Strongly correlated oxides have been the subject of intense study in contemporary condensed matter physics, and perovskite ruthenates (Sr,Ca)n+1RunO3n+1 have become a new focus in this field. One of important characteristics of ruthenates is that both lattice and orbital degrees of freedom are active and are strongly coupled to charge and spin degrees of freedom. Such a complex interplay of multiple degrees of freedom causes the properties of ruthenates to exhibit a gigantic response to external stimuli under certain circumstances. Magnetic field, pressure, and chemical composition all have been demonstrated to be effective in inducing electronic/magnetic phase transitions in ruthenates. Therefore, ruthenates are ideal candidates for searching for novel quantum phenomena through controlling external parameters. The objective of this project is to search for novel quantum phenomena in ruthenate materials using high-quality single crystals grown by the floating-zone technique, and investigate the underlying physics. The following summarizes our accomplishments. We have focused on trilayered Sr4Ru3O10 and bilayered (Ca1-xSrx)3Ru2O7. We have succeeded in growing high-quality single crystals of these materials using the floating-zone technique and performed systematic studies on their electronic and magnetic properties through a variety of measurements, including resistivity, Hall coefficient, angle-resolved magnetoresistivity, Hall probe microscopy, and specific heat. We have also studied microscopic magnetic properties for some of these materials using neutron scattering in collaboration with Los Alamos National Laboratory. We have observed a number of unusual exotic quantum phenomena through these studies, such as an orbital selective metamagnetic transition, bulk spin valve effect, and a heavy-mass nearly ferromagnetic state with a surprisingly large Wilson ratio. Our work has also revealed underlying physics of these exotic phenomena. Exotic phenomena of correlated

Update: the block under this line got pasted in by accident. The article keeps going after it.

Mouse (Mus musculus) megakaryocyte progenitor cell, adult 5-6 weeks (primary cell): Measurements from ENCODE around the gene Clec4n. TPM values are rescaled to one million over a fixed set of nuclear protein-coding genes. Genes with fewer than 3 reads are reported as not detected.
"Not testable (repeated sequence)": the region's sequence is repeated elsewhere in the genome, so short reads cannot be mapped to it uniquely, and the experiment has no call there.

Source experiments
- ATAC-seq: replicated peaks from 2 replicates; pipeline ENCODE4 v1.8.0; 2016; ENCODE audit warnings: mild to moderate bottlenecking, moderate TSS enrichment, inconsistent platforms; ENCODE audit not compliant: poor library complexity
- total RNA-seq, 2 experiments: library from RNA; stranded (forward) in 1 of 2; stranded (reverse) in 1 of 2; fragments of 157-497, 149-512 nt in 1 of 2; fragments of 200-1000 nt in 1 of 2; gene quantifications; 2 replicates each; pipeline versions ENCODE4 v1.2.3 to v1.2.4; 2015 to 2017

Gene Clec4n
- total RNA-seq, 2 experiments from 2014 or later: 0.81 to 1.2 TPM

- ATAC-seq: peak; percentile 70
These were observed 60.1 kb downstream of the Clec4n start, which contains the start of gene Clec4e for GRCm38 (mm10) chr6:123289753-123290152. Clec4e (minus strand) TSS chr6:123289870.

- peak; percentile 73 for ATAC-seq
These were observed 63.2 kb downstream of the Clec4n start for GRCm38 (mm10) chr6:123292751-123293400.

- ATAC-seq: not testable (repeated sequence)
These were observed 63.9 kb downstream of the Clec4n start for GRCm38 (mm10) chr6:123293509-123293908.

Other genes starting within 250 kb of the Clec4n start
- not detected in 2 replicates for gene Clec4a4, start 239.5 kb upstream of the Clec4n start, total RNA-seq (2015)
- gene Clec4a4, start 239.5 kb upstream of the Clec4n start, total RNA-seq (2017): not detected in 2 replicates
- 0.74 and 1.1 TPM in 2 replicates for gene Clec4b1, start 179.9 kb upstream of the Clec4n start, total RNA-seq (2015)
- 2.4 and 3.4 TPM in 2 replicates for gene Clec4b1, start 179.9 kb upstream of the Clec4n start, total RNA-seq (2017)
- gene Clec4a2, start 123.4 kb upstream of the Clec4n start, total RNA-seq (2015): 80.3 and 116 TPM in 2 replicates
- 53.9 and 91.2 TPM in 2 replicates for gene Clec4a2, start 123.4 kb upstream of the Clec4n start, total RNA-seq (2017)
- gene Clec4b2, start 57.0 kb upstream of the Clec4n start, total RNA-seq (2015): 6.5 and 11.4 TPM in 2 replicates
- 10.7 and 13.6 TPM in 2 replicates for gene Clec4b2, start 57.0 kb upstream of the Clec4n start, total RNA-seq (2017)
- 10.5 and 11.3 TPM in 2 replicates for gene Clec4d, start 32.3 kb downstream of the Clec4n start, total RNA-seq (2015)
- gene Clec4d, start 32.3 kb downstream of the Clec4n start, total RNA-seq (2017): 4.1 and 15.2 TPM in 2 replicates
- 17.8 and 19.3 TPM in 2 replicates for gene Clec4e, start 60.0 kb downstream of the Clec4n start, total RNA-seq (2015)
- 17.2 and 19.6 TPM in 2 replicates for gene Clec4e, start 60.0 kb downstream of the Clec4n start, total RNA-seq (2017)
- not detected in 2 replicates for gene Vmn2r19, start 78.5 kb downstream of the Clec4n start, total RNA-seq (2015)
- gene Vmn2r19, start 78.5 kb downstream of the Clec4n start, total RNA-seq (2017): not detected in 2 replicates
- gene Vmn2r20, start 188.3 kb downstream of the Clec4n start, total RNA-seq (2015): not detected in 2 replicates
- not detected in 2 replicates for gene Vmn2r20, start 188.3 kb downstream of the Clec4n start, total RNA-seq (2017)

2. Fast Particle Methods for Multiscale Phenomena Simulations (United States)

    Koumoutsakos, P.; Wray, A.; Shariff, K.; Pohorille, Andrew